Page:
Youth

Recent Posts

My Borther's Keeper

President Obama Launches Historic My Brother’s Keeper Initiative

In February 2014, President Obama announced the historic My Brother’s Keeper initiative, an effort to provide greater opportunities to boys and young men of color, who as a group face disproportionate challenges and obstacles in school, with the criminal justice system, and within their communities and families.

Tennessee State Senator Mark Norris

A Message from the CSG Chairman

When I took the gavel as CSG’s Chairman, I announced our national initiative “State Pathways to Prosperity,” which looks at various strategies to boost states’ efforts to improve education and workforce development. One aspect of this national initiative focuses on keeping kids in school and out of the juvenile justice system.

Announcements

Webinars

csosaSquare

Youthful Offenders – DC Public Safety Television

This video, aired on DC Public Safety Television and produced by Court Services and Offender Supervision Agency for the District of Columbia (CSOSA) and the Office of Cable Television, provides an overview of CSOSA’ efforts to implement best practices for [...]

Incarceration, Poverty, and the Family

This webinar from the Institute of Research on Poverty at the University of Wisconsin-Madison examines research on incarceration, poverty, and the family.

Publications

Critical Elements of Juvenile Reentry in Research and Practice

The strategies presented here support the National Research Council’s recently published report calling for broad goals to which juvenile justice reform should be directed: holding youth accountable for wrongdoing, preventing further offending, and treating youth fairly.

Blacklisted: An Update

This report from the American Civil Liberties Union of Rhode Island shows that the state’s public schools last year disproportionately suspended black students at the highest rate in nine years, while white students were suspended at record low rates.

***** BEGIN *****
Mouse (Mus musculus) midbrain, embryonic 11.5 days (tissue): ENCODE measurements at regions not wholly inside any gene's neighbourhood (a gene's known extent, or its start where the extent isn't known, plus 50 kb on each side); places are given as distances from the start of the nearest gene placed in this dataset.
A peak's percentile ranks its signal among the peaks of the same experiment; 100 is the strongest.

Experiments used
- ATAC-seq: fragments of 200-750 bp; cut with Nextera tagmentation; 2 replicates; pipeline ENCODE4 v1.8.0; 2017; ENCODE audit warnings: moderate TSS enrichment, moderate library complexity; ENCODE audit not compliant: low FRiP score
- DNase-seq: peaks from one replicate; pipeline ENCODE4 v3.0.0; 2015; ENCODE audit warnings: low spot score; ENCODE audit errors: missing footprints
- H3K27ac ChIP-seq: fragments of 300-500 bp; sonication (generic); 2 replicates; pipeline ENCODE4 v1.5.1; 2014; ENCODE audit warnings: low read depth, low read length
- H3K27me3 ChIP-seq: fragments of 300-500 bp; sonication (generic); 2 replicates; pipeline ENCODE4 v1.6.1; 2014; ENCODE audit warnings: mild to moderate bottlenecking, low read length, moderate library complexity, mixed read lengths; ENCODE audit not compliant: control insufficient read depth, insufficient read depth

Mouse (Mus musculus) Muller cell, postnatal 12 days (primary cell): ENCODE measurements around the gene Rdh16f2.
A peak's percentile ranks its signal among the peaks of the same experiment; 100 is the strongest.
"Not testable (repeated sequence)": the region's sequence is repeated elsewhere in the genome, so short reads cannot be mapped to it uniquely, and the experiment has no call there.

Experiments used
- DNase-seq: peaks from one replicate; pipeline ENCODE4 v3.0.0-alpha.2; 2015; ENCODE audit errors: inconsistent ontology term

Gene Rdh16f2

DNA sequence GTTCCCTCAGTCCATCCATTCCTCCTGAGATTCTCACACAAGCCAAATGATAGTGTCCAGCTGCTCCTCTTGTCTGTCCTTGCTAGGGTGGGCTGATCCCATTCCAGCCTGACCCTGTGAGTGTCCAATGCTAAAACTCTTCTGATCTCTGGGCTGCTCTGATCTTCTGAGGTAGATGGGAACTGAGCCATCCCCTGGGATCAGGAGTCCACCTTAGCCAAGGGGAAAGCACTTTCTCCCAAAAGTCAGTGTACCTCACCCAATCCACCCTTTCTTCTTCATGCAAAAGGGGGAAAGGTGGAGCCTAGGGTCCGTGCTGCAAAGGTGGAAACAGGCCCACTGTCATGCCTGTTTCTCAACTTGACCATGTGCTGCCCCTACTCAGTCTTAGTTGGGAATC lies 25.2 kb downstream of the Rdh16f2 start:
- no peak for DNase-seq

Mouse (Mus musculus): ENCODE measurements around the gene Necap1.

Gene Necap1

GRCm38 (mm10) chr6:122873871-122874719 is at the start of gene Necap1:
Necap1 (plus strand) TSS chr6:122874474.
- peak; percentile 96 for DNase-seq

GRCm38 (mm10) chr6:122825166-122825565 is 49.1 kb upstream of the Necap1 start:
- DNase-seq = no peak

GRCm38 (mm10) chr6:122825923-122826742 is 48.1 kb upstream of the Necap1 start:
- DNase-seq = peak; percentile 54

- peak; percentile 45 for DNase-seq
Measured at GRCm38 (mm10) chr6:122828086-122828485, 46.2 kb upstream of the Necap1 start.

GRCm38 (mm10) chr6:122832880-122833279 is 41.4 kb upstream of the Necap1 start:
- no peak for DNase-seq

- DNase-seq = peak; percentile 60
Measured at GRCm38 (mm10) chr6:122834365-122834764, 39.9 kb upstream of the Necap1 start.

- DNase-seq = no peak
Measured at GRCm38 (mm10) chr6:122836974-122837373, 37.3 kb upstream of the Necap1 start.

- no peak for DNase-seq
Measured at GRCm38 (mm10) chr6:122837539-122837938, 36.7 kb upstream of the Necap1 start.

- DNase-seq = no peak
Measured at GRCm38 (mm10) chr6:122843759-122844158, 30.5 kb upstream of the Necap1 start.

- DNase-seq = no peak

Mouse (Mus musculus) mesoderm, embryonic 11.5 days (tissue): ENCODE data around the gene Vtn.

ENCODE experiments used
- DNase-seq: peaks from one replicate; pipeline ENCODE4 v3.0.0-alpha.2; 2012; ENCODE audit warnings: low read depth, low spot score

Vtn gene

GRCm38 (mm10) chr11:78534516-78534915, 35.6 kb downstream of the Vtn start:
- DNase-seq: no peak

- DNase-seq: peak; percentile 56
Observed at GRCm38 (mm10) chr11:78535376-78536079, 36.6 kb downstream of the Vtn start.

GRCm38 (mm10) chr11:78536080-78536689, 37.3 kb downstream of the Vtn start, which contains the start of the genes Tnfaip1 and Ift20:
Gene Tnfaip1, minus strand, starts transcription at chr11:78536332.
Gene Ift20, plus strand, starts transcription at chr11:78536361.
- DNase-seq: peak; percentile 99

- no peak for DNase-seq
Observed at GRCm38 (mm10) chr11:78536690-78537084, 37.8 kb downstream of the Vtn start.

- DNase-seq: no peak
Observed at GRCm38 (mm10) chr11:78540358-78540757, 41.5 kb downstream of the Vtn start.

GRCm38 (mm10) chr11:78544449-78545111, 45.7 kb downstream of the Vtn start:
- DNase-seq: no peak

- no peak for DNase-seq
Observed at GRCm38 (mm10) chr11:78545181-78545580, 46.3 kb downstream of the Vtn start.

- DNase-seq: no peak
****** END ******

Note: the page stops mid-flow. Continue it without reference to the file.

Restorative Practices: A Guide for Educators

Restorative Practices: A Guide for Educators

Developed by the Opportunity to Learn Campaign, Advancement Project, American Federation of Teachers and National Education Association, this toolkit aims to help educators better understand what restorative practices are and how they foster safe learning environments through community building and constructive [...]

Recent headlines

Gainesville school officials implement new juvenile code changes

Gainesville schools have eliminated about 700 days of out-of-school suspension for students this academic year after implementing changes from the state juvenile code.The revised code was adopted by the Georgia General Assembly last year, with a Jan. 1 implementation date, and aims to reduce recidivism among truant, drug-using and other students with behavioral problems. The goal is prevention rather than suspension or prosecution.

Kentucky Juvenile Justice Reform Passes

A bill to reform the way juveniles are handled in Kentucky’s legal system received final Senate approval on Monday and now goes to Gov. Steve Beshear for his signature.

Dracut Parent: School’s Punishment of Student ‘Inadequate’

Dracut High School parent Victor Martinez informed the School Committee that his freshman daughter was slapped in the face by a male freshman in class last week, and Martinez said he plans to press charges of assault because he was not satisfied with the “inadequate” punishment meted out by the school.

Report Card for State Board to Focus on Disciplinary Action

Legislation sponsored by state Sen. Toi Hutchinson, D-Olympia Fields, passed the Senate on Tuesday that would require the Illinois State Board of Education to provide a comprehensive report on school discipline by Oct. 31, 2015.

Impact Sharpens Focus on Mental Health Services for Youth

Armed with the results of a survey of public school students in Charlottesville and Albemarle County, Sheila Herlihy on Monday made her case for bolstering child psychiatric care before several hundred people at the Church of the Incarnation.